La Jolla Playhouse Opens New Season with the World-Premiere Production "The Ballad of Johnny and June"

A Trampled Love Story Rooted in a Popular and Beloved Soundtrack 

A Blog View by Alejandra Enciso-Dardashti

Christopher Ryan Grant and Patti Murin in THE BALLAD OF JOHNNY AND JUNE; photo by Rich Soublet II.
Oh, I love me some Reese Witherspoon, and curiously, Walk the Line is one of her movies that I have yet to see. Life is weird sometimes and when you are in the performing arts, even more so. That movie released almost 20 years ago could be one of the main references for country superstar couple June Carter Cash and Johnny Cash. In the case of La Jolla Playhouse's season opener, The Ballad of Johnny and June, a bio-like piece with music that includes the couple's only son's perspective on how their relationship happened once both of them were famous, with kids, and partners... and the journey of that combined fame with its ups and downs until the end. 

The book is by Robert Cary and Playhouse Director Emeritus, Des McAnuff who also directed the piece, music, and lyrics by Johnny Cash, June Carter Cash, and others with orchestrations and arrangements by Lisa LeMay. The visual component of this production is great, carefully crafted with Robert Brill's scenic design that reminded me of both a boxcar and a wooden hangar that opened and closed. Curiously, the colors are earthy browns, ambers, and yellows just like Sarafina Bush's costume design used for practically all of the characters, except for Cash who frequently wore black. I loved that because the earthy colors give it that country look and the contrast between the browns and the black contrasts Johnny and June, nicely accentuated by Sean Nieuwenhuis's projections.

Christopher Ryan Grant is on point as Johnny Cash with the attitude and mannerisms all the way to how the singer stood and held the guitar. Van Hughes plays an adult John Carter Cash who also serves as narrator guiding the audience through Johnny's beginnings with his family as well as his mother June, going in and out of the story to insert himself in the narrative. This dynamic might be confusing because the timeline goes back and forth, but I found it entertaining just like when any of us talks about a parent's life in a reunion, that is how this piece felt. Like a reunion where stories are shared along with music, laughs, and mixed feelings. 

The cast of La Jolla Playhouse’s world-premiere production of THE BALLAD OF JOHNNY AND JUNE; photo by Rich Soublet II.
Patti Murin made June Carter Cash her own giving a nice combination that balanced her histrionic personality with the country singer's flare resulting in a spunky, and very pleasant character that -only based on interviews I have seen while growing up and the reference of June I had in my mind-, I almost liked more. Alberto “Albee” Alvarado's wig design had a variety that was natural and fitting.

I felt that June's ending was sort of abruptly placed and did not have the same setdown as the Johhny or John Carter characters. Seeing the glass half full, this lent a nice dynamic for me and my row-mates as we googled the facts during the intermission so we could conclude better.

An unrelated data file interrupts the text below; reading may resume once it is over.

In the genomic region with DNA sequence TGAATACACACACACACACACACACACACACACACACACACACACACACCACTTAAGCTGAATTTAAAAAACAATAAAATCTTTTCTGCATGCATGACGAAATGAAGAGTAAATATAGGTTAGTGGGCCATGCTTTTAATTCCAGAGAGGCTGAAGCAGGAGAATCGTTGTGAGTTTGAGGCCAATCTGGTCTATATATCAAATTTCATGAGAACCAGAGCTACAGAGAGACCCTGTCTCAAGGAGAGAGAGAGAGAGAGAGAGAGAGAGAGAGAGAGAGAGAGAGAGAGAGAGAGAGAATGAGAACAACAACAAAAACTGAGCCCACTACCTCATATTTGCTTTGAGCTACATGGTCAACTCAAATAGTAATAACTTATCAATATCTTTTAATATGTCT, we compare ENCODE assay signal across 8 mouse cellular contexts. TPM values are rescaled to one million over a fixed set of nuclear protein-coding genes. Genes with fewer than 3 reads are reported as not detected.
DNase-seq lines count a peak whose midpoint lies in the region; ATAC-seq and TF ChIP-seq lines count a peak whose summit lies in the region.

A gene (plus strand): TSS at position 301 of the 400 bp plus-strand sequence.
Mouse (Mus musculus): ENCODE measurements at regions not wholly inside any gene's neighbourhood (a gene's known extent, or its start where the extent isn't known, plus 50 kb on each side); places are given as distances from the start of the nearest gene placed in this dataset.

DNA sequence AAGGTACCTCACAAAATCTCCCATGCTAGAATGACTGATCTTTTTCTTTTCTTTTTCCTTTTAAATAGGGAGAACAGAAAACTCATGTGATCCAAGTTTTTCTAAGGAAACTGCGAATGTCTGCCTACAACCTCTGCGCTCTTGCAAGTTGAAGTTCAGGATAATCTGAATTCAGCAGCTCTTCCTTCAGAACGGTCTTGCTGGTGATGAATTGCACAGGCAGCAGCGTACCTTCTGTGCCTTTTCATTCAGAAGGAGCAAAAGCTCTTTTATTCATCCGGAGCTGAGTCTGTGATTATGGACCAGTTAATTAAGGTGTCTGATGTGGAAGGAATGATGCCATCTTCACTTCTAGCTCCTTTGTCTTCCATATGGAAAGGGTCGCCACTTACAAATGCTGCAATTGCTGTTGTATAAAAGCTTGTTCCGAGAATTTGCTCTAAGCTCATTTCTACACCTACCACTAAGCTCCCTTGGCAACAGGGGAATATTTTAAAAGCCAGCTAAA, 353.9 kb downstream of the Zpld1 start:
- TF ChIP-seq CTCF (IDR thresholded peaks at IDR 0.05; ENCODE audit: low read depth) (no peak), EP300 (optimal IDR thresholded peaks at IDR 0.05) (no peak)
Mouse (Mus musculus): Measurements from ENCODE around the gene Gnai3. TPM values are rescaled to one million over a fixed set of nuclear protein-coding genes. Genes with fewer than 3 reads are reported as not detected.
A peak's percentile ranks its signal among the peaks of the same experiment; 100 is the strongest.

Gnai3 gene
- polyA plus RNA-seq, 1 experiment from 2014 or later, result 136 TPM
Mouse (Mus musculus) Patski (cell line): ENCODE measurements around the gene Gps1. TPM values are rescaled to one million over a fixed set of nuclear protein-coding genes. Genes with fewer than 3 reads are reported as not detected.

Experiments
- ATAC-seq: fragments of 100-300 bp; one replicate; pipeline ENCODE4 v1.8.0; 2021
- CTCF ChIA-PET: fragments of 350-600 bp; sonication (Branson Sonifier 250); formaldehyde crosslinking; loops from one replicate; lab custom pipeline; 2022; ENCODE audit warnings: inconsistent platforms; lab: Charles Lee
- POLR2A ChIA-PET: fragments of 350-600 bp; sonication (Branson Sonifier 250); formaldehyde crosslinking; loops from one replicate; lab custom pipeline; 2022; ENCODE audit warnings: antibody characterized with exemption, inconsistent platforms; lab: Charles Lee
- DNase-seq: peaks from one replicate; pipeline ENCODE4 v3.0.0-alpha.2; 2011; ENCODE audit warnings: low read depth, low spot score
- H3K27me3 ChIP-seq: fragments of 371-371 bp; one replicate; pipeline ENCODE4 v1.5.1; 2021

There is an orchestra in the back dressed in all black with fabulous musicians with Ron Melrose in the music supervision along with Conductor Lisa LeMay also on the keyboard, Joe Payne, and Lorraine Hussey on guitar, Ken Dow on bass, Kevin Dow on drums, and Joe Harris on the trumpet with actors also playing instruments, Maddie Shea Baldwin as June's sister “Anita,” Paula Leggett Chase as “Carrie,” Drew Wildman Foster as “Carl Smith/Jack Cash/Marshall Grant,” Gabriella Joy as “Vivian,” Bart Shatto as “Ray Cash/Sam, Phillips/W.S. Holland,” and Correy West as “Luther Perkins/Rip Nix,” which gives the musical aspects of the piece an organic, natural feel nicely placed and landed by Peter Fitzgerald's sound design that was clear and with the right power that allowed for songs like Jackson, Folsom Prison Blues, and the controversial Ring of Fire, and the title song written for this show The Ballad of Johnny and June”, go smoothly like butter.

Carter and Cash's relationship came from creativity, singing, and the working relationship, turned affair, turned marriage and family, seasoned with addiction and trips to jail. For people who lived through the sixties and seventies, this will be a cool glance through those memories, and for those who did not get to experience those times, learning about them through the stage, is also a very cool glance that encompasses all sorts of feelings that are not only fueled by the story itself, but by the creative elements in the production like Amanda Zieve's lighting design that matched the sets colors along with the wardrobe adding this live concert feel to the theatre space that kept the boards essence.

Because of the googling during intermission, row-mates and I caught that it seems Cash was not fair between his daughters from his first marriage and his son with June. Hopefully, this production will approach all the Cash siblings. That's the human -not the critic- view on the matter.

What the musical did illustrate clearly, was the love the couple had for each other until the end. Currently playing until July 7, for performance times and ticket process please click here

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